• A discussion on the interviews you and your team conducted with the stakeholders and potential users of your innovation. Please interview at least ten stakeholders.

*People sometimes confuse prototypes with Minimum Viable Products (MVPs). The main difference is that your MVP is a "live" product that is providing value to someone. Prototypes are more like tests that will help you validate various assumptions.

Presentation document to be one file in a PDF format, 15 pages or less, no larger than A4 size.

Incomplete submissions will not be considered. We strongly recommend that you review the judging criteriacarefully before submitting your entry.
Will late entries be considered?

The submission platform will not accept late entries. We recommend submitting your materials at least a day in advance of the deadline in order to avoid last minute issues with bandwidth or other technical glitches.

Can a team submit more than one entry?

No, teams may submit only one entry per team.


Introduction to the Biomimicry Global Design Challenge

Welcome to the Biomimicry Global Design Challenge (BGDC). This syllabus was created to help guide you and your team and/or students through the biomimicry process. It is broken down into 8 weeks with suggested readings, videos, activities, and milestones.

Week 1: Why biomimicry? What is biomimicry? What is design?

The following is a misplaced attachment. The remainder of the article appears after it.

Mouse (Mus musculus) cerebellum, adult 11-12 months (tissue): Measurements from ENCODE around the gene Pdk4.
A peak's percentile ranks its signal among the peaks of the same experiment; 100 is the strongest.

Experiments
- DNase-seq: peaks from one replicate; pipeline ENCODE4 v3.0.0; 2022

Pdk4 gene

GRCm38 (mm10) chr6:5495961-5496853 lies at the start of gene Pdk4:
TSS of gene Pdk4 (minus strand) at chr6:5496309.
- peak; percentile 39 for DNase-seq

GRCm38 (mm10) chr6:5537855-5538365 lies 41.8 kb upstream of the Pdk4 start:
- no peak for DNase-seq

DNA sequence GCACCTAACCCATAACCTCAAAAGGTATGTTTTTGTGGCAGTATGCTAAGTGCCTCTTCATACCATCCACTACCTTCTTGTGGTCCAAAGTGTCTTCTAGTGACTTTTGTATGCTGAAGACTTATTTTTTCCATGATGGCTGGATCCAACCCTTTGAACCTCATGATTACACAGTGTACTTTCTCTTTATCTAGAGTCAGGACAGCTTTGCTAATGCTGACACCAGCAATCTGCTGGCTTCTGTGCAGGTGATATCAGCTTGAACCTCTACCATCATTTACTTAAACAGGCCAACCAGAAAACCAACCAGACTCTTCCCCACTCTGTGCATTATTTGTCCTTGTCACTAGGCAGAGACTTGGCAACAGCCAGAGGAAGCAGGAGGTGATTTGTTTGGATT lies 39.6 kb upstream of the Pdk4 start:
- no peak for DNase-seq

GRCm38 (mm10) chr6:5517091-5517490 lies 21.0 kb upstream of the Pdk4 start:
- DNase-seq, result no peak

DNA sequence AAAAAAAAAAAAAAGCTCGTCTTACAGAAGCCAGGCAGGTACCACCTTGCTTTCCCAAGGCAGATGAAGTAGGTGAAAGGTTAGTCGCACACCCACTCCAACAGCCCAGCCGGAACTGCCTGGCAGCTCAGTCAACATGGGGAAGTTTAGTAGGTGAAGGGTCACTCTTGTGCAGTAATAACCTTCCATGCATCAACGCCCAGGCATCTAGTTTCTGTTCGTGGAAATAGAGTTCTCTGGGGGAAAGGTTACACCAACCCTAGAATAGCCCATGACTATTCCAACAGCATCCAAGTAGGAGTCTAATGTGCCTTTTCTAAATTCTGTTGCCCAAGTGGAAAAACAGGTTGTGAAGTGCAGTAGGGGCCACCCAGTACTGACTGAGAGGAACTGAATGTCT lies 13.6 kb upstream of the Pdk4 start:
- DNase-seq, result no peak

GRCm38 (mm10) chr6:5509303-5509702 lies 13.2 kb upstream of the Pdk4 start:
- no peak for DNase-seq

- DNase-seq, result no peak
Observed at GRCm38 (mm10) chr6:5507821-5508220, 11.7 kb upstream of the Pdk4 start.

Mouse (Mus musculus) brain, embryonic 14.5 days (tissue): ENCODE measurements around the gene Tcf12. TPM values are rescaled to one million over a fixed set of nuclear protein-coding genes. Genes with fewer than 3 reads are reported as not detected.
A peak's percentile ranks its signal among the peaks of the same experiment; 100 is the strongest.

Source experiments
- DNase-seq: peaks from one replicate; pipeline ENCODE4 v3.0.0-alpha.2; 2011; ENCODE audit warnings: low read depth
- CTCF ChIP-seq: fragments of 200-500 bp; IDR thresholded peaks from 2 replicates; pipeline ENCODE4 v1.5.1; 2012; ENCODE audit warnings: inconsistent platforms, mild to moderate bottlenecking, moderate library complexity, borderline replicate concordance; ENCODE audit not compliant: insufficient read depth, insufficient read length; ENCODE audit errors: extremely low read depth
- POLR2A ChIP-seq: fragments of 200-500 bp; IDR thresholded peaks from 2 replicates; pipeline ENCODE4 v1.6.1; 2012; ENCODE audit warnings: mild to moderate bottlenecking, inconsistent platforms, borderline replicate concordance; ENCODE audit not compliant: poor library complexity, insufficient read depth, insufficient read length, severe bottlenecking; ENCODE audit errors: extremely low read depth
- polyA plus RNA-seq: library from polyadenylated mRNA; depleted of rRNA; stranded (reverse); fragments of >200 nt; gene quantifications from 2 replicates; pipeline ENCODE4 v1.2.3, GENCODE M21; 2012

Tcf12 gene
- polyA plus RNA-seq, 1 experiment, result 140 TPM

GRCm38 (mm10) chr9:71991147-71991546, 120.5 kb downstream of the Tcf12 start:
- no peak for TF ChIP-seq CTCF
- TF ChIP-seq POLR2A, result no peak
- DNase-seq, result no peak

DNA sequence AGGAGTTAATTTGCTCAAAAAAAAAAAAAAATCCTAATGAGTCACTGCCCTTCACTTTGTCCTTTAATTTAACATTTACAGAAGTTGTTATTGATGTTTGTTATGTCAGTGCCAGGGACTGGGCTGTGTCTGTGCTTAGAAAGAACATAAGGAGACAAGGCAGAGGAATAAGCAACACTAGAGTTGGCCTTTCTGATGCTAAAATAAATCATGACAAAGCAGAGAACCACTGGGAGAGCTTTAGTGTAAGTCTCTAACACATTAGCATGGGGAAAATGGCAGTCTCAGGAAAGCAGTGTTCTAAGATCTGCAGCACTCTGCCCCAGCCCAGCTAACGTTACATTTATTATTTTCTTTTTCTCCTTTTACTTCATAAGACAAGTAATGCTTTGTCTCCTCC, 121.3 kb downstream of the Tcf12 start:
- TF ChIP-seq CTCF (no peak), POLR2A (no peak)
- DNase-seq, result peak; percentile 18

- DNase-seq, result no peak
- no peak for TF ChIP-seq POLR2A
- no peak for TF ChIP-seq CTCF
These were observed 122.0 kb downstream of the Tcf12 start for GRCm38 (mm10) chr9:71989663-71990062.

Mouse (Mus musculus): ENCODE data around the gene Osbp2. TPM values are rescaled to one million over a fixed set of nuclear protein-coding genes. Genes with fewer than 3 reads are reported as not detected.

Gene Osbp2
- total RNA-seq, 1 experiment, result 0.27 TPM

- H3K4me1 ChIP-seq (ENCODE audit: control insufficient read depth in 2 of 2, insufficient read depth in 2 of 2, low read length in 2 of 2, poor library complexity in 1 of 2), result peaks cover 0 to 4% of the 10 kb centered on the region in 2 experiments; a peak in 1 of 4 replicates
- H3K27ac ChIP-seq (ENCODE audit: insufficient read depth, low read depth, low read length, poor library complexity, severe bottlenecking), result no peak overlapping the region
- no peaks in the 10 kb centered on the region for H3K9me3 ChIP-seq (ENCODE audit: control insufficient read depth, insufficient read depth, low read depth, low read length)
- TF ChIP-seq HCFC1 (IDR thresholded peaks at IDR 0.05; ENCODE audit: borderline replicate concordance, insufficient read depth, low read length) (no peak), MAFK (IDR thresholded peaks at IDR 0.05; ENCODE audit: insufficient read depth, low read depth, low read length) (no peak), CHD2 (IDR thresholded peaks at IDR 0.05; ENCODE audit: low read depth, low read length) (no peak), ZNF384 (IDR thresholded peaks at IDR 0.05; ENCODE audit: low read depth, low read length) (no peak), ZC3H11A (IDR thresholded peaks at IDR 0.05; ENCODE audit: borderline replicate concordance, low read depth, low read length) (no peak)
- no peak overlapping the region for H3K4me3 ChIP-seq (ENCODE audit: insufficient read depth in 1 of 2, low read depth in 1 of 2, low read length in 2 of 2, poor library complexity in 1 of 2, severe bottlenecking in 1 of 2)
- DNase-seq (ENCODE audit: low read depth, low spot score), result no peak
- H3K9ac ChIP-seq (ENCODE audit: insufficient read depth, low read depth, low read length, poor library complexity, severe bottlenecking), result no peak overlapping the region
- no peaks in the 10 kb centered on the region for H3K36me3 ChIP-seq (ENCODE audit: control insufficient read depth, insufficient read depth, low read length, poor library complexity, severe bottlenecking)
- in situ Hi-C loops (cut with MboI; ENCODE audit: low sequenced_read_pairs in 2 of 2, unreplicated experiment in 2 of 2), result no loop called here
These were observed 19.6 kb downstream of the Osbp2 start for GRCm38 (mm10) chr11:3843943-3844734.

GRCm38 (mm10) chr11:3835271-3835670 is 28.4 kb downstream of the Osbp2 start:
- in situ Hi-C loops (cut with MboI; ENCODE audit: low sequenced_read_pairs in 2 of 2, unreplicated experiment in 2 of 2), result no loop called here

Additional Resources



Week 2: Systems, Earth’s Operating System, Nature’s Unifying Patterns, Intro to the Design Spiral




Week 3: Design Process, Creating a Design Question, Defining the Challenge


Additional Resources


Week 4: Discover & Abstract

In order to find the BEST strategies or models, you need to have a lot of models to look at. Depending on the complexity of your biologized question, and the amount of scientific literature related to that question, you might identify anywhere from 20 to 100 strategies to look at more closely. Try to identify at least 40 biological strategies, if possible.


Additional Resources


Week 5: Emulate


Additional Resources

  • At this stage, you may want to refer back to the biology/biologists as needed to deepen your understanding of how a strategy works


Weeks 6-7: Evaluate

Now you’re going to evaluate your design. Make changes to your design and work your way back through the design spiral.



  • Nature’s Unifying Patterns Checklist PDF: Go through this checklist to see where your design aligns with or could align with Earth’s operating conditions.
  • Make prototypes 
  • Share your prototype(s) with at least 10 users and stakeholders to solicit feedback from the groups you are designing for. Make changes accordingly and revisit prior steps in the design spiral when needed.

Week 8: Compile your BGDC Materials

You should have been working on your BGDC materials throughout the entirety of the biomimicry process. Now is the time to compile your information and materials. See the submission requirements for more information.

Judging Criteria

All entries will be evaluated according to the following seven criteria. 

Biomimicry Process25%
Context and Relevance20%
Social and Environmental Benefits20%
Communication and Presentation10%

Detailed Criteria

Biomimicry Process
  • How well do you demonstrate and document an understanding of function and biological strategies?
  • Did you effectively identify relevant biological strategies applicable to your design challenge?